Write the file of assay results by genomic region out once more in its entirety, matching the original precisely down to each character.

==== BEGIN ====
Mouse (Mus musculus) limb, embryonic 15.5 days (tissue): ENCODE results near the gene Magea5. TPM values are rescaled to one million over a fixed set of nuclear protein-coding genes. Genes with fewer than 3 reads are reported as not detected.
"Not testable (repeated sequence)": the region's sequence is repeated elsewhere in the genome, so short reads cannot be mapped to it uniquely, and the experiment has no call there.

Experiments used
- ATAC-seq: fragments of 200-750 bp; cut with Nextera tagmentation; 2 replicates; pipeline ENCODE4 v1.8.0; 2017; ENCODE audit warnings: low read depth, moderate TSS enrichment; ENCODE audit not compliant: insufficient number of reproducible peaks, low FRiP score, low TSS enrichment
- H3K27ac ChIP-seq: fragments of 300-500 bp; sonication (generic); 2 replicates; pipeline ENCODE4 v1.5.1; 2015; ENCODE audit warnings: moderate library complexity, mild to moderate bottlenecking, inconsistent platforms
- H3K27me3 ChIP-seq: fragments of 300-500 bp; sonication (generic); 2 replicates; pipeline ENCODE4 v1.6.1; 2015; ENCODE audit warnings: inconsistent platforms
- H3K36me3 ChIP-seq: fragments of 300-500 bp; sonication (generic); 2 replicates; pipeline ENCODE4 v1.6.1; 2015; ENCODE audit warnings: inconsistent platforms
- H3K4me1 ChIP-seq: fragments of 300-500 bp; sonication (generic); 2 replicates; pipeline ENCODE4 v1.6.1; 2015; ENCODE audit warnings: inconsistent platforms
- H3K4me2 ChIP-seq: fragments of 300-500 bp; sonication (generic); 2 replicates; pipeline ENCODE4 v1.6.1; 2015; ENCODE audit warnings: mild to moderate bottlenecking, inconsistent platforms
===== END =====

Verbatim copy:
Mouse (Mus musculus) limb, embryonic 15.5 days (tissue): ENCODE results near the gene Magea5. TPM values are rescaled to one million over a fixed set of nuclear protein-coding genes. Genes with fewer than 3 reads are reported as not detected.
"Not testable (repeated sequence)": the region's sequence is repeated elsewhere in the genome, so short reads cannot be mapped to it uniquely, and the experiment has no call there.

Experiments used
- ATAC-seq: fragments of 200-750 bp; cut with Nextera tagmentation; 2 replicates; pipeline ENCODE4 v1.8.0; 2017; ENCODE audit warnings: low read depth, moderate TSS enrichment; ENCODE audit not compliant: insufficient number of reproducible peaks, low FRiP score, low TSS enrichment
- H3K27ac ChIP-seq: fragments of 300-500 bp; sonication (generic); 2 replicates; pipeline ENCODE4 v1.5.1; 2015; ENCODE audit warnings: moderate library complexity, mild to moderate bottlenecking, inconsistent platforms
- H3K27me3 ChIP-seq: fragments of 300-500 bp; sonication (generic); 2 replicates; pipeline ENCODE4 v1.6.1; 2015; ENCODE audit warnings: inconsistent platforms
- H3K36me3 ChIP-seq: fragments of 300-500 bp; sonication (generic); 2 replicates; pipeline ENCODE4 v1.6.1; 2015; ENCODE audit warnings: inconsistent platforms
- H3K4me1 ChIP-seq: fragments of 300-500 bp; sonication (generic); 2 replicates; pipeline ENCODE4 v1.6.1; 2015; ENCODE audit warnings: inconsistent platforms
- H3K4me2 ChIP-seq: fragments of 300-500 bp; sonication (generic); 2 replicates; pipeline ENCODE4 v1.6.1; 2015; ENCODE audit warnings: mild to moderate bottlenecking, inconsistent platforms